For some reason, the list of residents disappeared from my building's vestibule, and a large group of my friends gathered there, putting their minds together on how to contact me. Ordinarily, one enters a code next to the resident's name, then asks to be buzzed in. But this sheet was absent, and attempts to get my land line number through directory assistance were fruitless (it's unpublished). So finally someone called up to my cellphone, and I gave them the code, which was duly entered. A minute later, I had the pleasure of admitting at least eight adults and two children at once. For someone like me, who spends the first few minutes of live party time wondering if anyone will show up, such a flood of friends was like a host's holiday dream.

The party immediately ensued. Folks caught up, mingled, swapped gifts, and of course, ate and drank. Several kind folks brought desserts, which grew in a sweet mound on the computer desk I had temporarily cleared of this very laptop to make way. I did my usual grab bag frenzy, letting guests who didn't have an Amazon package or other requested gift pick a mystery gift card from one of the tackiest bags I've ever seen in a card store. I had originally chosen this weekend to allow for the most likely date on which I would take part in the mighty Felix's bachelor party (most likely next weekend), but I believe it was also a little less stressful for folks, not being on one of the crazier shopping weekends, as 12/15 and 12/22 will be. Even if they had to drive past some of our more insane commerce centers, there's a chance they might not have had to stop at any of them.

As midnight neared, folks began to head homeward, and I reluctantly let them motor off. Closing that door after the last group was the saddest part of the entire evening, as it marked the longest possible time between this party and the next one. I reflected on all the joy and laughter I'd just experienced while tidying up, a task that proved quite simple — again, I credit exercising more as the reason I still had gas in the ol' tank.

I rate the evening as an unmitigated success. I had a great and large crowd of friends, good weather for this time of year, no cancelations, two delightful children as part of the mix, a ton of great desserts owing to the generosity of my guests, and lots of tasty leftovers to see me into the week. As much as I do to get the bones of these parties set up, it's only the arrival of my friends that breathes any life into them. I credit these dear people with the success of this year's gathering far more than anything I could highlight on my to-do list. I provide the venue; they make it an event.

Friday, December 07, 2007

Running Free of the Chicken Coop

I TOOK TODAY AND MONDAY off. I only got 5 days due to my signing on in the latter half of the year, and it took me a few months before I used the first one, partly because I was busy, but also because I didn't particularly notice being busy. Not a bad way to be. Not like the last days of the salt mine, where the only reason I didn't take my vacation days was to get cashola for them. Otherwise I would have saved them all up until mid-March and then taken them all, and the severance, with a hearty, Doppler-shifted "Fuck yoooooooooouuuu!"

At the current place, however, I've enjoyed being there. So I've been a comparative laggard in taking my time off. Now, of course, there's a mad sprint to expend it all on the part of the staff. Especially for my immediate boss and the art director; the former couldn't take any of her many days during the 4 months when they were down a person (the very gap I filled), and the latter spent the summer embroiled in the redesign of the magazine. He in particular will have worked only about a month by the time November and December both flutter into the cosmic recycle bin, due to his playing catch-up.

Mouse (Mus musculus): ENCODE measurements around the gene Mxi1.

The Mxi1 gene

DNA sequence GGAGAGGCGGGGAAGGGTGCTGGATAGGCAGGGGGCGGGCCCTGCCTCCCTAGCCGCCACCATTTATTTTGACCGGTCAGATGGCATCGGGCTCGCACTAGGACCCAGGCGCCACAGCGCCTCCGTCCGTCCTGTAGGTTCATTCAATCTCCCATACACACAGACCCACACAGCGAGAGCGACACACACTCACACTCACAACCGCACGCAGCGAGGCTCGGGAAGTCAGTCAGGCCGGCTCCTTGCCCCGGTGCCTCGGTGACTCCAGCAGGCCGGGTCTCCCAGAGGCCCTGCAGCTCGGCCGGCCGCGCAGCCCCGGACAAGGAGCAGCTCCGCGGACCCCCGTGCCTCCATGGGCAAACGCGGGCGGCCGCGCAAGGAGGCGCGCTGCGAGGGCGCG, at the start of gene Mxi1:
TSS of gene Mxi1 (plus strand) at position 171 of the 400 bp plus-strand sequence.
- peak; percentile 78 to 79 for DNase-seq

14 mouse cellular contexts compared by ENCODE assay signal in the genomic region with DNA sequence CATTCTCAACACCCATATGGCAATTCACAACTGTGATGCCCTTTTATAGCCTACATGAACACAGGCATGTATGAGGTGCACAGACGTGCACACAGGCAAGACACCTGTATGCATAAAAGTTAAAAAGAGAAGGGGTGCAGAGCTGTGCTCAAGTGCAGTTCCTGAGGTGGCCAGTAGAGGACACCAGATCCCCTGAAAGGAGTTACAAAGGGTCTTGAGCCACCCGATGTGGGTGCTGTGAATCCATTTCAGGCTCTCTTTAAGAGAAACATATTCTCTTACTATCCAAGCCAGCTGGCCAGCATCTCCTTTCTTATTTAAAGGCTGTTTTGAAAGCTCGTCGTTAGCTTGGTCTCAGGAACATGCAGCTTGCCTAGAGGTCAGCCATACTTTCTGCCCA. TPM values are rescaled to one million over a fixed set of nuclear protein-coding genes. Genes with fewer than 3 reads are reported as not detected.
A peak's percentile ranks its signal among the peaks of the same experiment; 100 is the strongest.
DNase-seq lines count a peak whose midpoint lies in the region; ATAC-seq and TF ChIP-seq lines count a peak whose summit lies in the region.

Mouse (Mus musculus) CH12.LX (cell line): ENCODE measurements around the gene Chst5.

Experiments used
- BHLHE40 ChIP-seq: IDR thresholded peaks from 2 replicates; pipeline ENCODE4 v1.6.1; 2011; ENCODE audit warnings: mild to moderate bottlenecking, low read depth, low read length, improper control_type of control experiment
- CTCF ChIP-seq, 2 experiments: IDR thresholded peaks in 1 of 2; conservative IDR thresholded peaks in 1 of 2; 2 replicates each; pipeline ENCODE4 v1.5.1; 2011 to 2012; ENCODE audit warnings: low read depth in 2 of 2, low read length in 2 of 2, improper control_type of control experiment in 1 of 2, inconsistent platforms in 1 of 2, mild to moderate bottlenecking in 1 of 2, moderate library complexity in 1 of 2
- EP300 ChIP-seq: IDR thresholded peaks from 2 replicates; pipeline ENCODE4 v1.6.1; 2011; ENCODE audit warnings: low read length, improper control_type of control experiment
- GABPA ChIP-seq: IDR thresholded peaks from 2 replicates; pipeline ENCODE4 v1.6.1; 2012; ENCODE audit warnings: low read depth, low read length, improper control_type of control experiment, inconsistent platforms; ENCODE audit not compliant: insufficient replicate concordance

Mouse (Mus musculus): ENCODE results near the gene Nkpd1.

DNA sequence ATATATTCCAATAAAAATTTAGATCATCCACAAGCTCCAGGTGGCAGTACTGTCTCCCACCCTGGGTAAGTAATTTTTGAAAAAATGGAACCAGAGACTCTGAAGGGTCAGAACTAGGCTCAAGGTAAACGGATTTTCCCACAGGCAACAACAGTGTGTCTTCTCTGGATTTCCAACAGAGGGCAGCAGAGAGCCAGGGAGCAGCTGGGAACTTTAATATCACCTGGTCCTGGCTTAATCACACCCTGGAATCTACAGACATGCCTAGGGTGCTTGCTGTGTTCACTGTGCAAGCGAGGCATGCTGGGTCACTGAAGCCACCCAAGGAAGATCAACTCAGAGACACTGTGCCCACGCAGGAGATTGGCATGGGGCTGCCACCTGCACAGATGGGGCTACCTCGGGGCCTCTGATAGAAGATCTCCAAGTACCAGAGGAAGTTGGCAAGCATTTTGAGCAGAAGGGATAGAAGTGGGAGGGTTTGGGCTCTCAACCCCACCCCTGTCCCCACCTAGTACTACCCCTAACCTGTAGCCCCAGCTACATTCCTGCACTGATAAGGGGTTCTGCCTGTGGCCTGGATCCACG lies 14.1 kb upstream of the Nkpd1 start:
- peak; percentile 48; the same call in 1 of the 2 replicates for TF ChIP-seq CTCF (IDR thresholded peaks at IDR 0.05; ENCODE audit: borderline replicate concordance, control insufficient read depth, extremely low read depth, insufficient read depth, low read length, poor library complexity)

I have taken my Friday and Monday off with purpose. Please raise your hand if you've seen Goodfellas. Recall the music that began the "Sunday, May 11th, 1980" section? Yes, "Jump Into the Fire" by Harry Nilsson. "I was gonna be busy all day," as Henry Hill said. I had a legal pad full of tasks to accomplish for my holiday party tomorrow. No taping bags of dope to a drug mule's leg or selling guns to Robert De Niro or (sadly) making a shitload of Italian food. Though the Italian food will arrive tomorrow, courtesy of the catering crew of a local restaurant. No, in this case I had a number of places to hit across Bergen County, and the best way to accomplish this was to have the entire day to myself.

I had a sinking feeling, on Thursday, that I might lose the chance. I felt a bit run down over the course of the day, which was made worse by the long day I put in (I had to update the magazine's website before departing, which took until 7:00). Worse, one of my eyes seemed very red. I wondered if I was going to be the victim of a one-two punch of a cold and pinkeye. I beat a hasty retreat to bed once I finally got home.

My eye looked better the next day, and I went with glasses rather than contacts to give it a rest. I felt less fatigued, but on the off chance it was due to overtraining and getting a little less sleep than is optimal Wednesday night, I deferred the first-thing-in-the-morning exercise for the afternoon, my favored workout time back during my layoff. I would either do my Saturday 30-minute elliptical workout or go ahead and perform the leg and shoulder muscle exercises ordinarily slated for Friday.

Fortunately, once I got oatmeal and tea into my system, I felt much more chipper. I moved all loose paper and other junk to my bed. This cleaned up all surfaces in the rest of the apartment so I could get a rag or duster onto them. It would also force me to address all of this shit — bag it, file it, or shred it — before sleeping tonight. Nothing like an ultimatum.